I think pilgrimage is a particularly attractive practice because it does get you out of your familiar environment. That's the point of it, to separate from the familiar, whether that is sitting alone in your room and going more deeply into yourself, or heading out on a journey to Mecca or Jerusalem or Rome.
Blackwell: Why did you choose the theme of “Pilgrimage” as the focus of this academic year at the Memorial Church?
Paulsell: Because it seemed to me that the Memorial Church is on a pilgrimage. Jonathan Walton had a very powerful ministry here, and now he's moved on to a new challenge at Wake Forest Divinity School. There'll be somebody new coming to Memorial Church, but we don't know who that person is going to be, and where that transition will take the Memorial Church.
This time of change is anxiety-producing, but it's also a free experimental space where we can try out some new things. So, I thought pilgrimage would be a good practice to experiment with because the church itself is on a pilgrimage, moving from one era of leadership to a new era of leadership. The congregation will need to think about what its next era of leadership is going to mean in relation to the next minister, but also as a community that stays intact here, as ministers come and go.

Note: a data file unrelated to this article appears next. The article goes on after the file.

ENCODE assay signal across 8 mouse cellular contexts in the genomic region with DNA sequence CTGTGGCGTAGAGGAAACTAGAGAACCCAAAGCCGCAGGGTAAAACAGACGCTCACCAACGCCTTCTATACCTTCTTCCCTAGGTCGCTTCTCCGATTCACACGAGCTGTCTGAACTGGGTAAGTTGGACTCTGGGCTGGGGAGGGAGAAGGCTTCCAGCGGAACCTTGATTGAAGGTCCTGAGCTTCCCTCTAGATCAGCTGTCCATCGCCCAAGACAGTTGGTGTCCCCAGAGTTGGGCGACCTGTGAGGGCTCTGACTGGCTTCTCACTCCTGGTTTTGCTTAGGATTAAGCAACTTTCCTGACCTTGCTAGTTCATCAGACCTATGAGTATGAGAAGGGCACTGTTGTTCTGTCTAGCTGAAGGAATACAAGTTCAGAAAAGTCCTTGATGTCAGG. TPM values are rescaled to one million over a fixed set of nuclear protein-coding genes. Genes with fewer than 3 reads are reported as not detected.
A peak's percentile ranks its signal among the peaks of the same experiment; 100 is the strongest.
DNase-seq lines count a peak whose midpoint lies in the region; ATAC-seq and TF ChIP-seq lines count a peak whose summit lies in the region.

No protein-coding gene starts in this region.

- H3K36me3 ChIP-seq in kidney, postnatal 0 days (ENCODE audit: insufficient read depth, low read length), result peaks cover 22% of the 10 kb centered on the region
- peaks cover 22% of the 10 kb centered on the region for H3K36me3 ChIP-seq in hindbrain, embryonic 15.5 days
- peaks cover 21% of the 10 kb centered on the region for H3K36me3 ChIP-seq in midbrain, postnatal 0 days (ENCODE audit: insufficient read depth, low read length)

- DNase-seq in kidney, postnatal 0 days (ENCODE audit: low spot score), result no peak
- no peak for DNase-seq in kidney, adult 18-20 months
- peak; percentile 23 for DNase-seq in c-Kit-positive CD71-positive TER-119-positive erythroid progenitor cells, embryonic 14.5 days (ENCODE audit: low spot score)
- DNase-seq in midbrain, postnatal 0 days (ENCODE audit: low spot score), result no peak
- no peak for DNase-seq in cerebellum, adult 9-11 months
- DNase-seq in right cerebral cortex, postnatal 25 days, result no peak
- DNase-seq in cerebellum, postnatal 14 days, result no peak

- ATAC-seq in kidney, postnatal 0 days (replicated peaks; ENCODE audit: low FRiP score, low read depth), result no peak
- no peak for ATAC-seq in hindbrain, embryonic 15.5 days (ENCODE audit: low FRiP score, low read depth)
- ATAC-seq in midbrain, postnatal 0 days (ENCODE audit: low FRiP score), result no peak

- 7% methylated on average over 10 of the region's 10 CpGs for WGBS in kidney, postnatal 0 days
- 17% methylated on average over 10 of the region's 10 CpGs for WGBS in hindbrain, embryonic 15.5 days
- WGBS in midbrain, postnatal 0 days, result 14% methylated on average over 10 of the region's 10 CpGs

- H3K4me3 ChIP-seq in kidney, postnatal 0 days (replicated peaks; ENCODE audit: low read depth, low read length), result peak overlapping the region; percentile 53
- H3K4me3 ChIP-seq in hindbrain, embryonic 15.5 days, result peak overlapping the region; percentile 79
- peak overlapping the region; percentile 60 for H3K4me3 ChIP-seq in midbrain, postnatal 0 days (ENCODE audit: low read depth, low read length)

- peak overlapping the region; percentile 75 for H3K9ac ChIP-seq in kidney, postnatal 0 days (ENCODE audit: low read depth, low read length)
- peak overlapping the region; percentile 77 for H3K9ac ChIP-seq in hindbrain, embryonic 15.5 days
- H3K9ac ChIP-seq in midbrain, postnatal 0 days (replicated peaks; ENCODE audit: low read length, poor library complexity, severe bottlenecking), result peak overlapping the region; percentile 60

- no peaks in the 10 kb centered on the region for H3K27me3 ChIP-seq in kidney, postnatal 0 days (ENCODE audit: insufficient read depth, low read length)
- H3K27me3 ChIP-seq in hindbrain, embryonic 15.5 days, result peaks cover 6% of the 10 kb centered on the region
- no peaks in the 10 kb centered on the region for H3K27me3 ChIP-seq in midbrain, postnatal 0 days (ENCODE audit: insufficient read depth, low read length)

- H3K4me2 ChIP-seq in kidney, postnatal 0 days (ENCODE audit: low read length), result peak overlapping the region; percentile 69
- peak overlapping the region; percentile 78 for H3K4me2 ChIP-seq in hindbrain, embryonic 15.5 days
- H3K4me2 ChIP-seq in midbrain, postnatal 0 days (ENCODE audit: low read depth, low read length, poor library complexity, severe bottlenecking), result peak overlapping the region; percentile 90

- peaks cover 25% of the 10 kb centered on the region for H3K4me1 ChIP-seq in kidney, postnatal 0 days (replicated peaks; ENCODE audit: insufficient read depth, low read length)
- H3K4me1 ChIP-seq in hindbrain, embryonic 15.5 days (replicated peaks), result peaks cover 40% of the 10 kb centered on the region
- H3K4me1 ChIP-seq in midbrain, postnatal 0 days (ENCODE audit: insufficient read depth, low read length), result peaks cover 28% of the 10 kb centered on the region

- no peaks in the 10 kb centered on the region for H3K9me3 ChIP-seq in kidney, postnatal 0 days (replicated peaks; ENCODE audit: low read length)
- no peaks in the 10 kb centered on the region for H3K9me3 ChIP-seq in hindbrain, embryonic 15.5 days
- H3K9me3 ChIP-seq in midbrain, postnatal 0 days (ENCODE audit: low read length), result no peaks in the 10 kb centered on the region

It just feels like, in a lot of ways, both in the church and in the world around us, we're in an in-between time, and that being more attentive to how we're moving through the world, and how we might do that more ethically, more spiritually, more compassionately, more attentive to those around us, is a good theme for the year. I think the practice of pilgrimage can both give us some structure for our journey, but also it holds open the possibility that we might surprise ourselves with where we end up.
Sally Hammel (left), Laurie Sedwick, Angie Cecil and Gretchen Legler embrace following their sunrise pilgrimage to Walden Pond in November.
Blackwell: You have set out on your own pilgrimages in the past. What did you learn from those experiences?
Paulsell: My father was close to a monk named Matthew Kelty who was a Trappist monk of the Abbey of Gethsemani who ran an experimental monastery near Oxford, N.C., near where my family lived. And when I was 9, he decided to walk from Oxford to Washington, D.C. to protest the Vietnam War, and he called it a peace pilgrimage. That was the first pilgrimage I was really aware of. He was really important to me when I was growing up--important to my understanding of God and church and community. My whole family followed that pilgrimage really closely.